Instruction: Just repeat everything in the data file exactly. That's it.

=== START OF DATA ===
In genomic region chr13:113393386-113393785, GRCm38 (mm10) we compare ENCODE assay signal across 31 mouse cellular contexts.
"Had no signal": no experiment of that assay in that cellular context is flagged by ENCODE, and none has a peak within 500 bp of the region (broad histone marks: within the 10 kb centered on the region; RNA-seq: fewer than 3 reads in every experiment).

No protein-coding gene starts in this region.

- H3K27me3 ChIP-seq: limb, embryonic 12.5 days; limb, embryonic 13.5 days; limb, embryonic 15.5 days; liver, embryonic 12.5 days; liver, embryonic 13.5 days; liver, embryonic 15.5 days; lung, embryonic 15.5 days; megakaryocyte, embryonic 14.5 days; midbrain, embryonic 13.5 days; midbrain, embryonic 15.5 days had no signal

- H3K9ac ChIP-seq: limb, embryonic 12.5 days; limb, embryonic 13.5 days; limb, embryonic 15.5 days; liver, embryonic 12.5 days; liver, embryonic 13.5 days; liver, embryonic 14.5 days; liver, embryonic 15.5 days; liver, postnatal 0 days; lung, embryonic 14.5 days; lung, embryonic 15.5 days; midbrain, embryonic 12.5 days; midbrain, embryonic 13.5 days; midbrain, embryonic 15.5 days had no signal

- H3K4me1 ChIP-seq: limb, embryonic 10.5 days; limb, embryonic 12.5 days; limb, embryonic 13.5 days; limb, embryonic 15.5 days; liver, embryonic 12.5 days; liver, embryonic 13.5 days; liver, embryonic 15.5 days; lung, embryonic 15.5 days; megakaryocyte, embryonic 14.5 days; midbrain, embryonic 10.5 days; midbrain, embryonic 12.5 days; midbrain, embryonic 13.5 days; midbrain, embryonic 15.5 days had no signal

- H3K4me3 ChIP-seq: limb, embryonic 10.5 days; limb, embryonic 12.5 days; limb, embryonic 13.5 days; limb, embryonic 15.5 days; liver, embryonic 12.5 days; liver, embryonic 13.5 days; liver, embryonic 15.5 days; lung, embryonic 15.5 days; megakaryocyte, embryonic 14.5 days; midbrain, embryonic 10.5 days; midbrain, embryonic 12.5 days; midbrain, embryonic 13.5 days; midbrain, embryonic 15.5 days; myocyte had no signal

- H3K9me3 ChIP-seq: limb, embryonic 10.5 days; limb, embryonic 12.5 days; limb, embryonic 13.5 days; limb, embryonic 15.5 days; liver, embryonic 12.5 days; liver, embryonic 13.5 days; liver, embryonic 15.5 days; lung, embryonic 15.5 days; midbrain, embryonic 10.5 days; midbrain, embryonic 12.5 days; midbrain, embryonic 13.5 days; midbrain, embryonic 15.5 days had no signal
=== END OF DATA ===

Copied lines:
In genomic region chr13:113393386-113393785, GRCm38 (mm10) we compare ENCODE assay signal across 31 mouse cellular contexts.
"Had no signal": no experiment of that assay in that cellular context is flagged by ENCODE, and none has a peak within 500 bp of the region (broad histone marks: within the 10 kb centered on the region; RNA-seq: fewer than 3 reads in every experiment).

No protein-coding gene starts in this region.

- H3K27me3 ChIP-seq: limb, embryonic 12.5 days; limb, embryonic 13.5 days; limb, embryonic 15.5 days; liver, embryonic 12.5 days; liver, embryonic 13.5 days; liver, embryonic 15.5 days; lung, embryonic 15.5 days; megakaryocyte, embryonic 14.5 days; midbrain, embryonic 13.5 days; midbrain, embryonic 15.5 days had no signal

- H3K9ac ChIP-seq: limb, embryonic 12.5 days; limb, embryonic 13.5 days; limb, embryonic 15.5 days; liver, embryonic 12.5 days; liver, embryonic 13.5 days; liver, embryonic 14.5 days; liver, embryonic 15.5 days; liver, postnatal 0 days; lung, embryonic 14.5 days; lung, embryonic 15.5 days; midbrain, embryonic 12.5 days; midbrain, embryonic 13.5 days; midbrain, embryonic 15.5 days had no signal

- H3K4me1 ChIP-seq: limb, embryonic 10.5 days; limb, embryonic 12.5 days; limb, embryonic 13.5 days; limb, embryonic 15.5 days; liver, embryonic 12.5 days; liver, embryonic 13.5 days; liver, embryonic 15.5 days; lung, embryonic 15.5 days; megakaryocyte, embryonic 14.5 days; midbrain, embryonic 10.5 days; midbrain, embryonic 12.5 days; midbrain, embryonic 13.5 days; midbrain, embryonic 15.5 days had no signal

- H3K4me3 ChIP-seq: limb, embryonic 10.5 days; limb, embryonic 12.5 days; limb, embryonic 13.5 days; limb, embryonic 15.5 days; liver, embryonic 12.5 days; liver, embryonic 13.5 days; liver, embryonic 15.5 days; lung, embryonic 15.5 days; megakaryocyte, embryonic 14.5 days; midbrain, embryonic 10.5 days; midbrain, embryonic 12.5 days; midbrain, embryonic 13.5 days; midbrain, embryonic 15.5 days; myocyte had no signal

- H3K9me3 ChIP-seq: limb, embryonic 10.5 days; limb, embryonic 12.5 days; limb, embryonic 13.5 days; limb, embryonic 15.5 days; liver, embryonic 12.5 days; liver, embryonic 13.5 days; liver, embryonic 15.5 days; lung, embryonic 15.5 days; midbrain, embryonic 10.5 days; midbrain, embryonic 12.5 days; midbrain, embryonic 13.5 days; midbrain, embryonic 15.5 days had no signal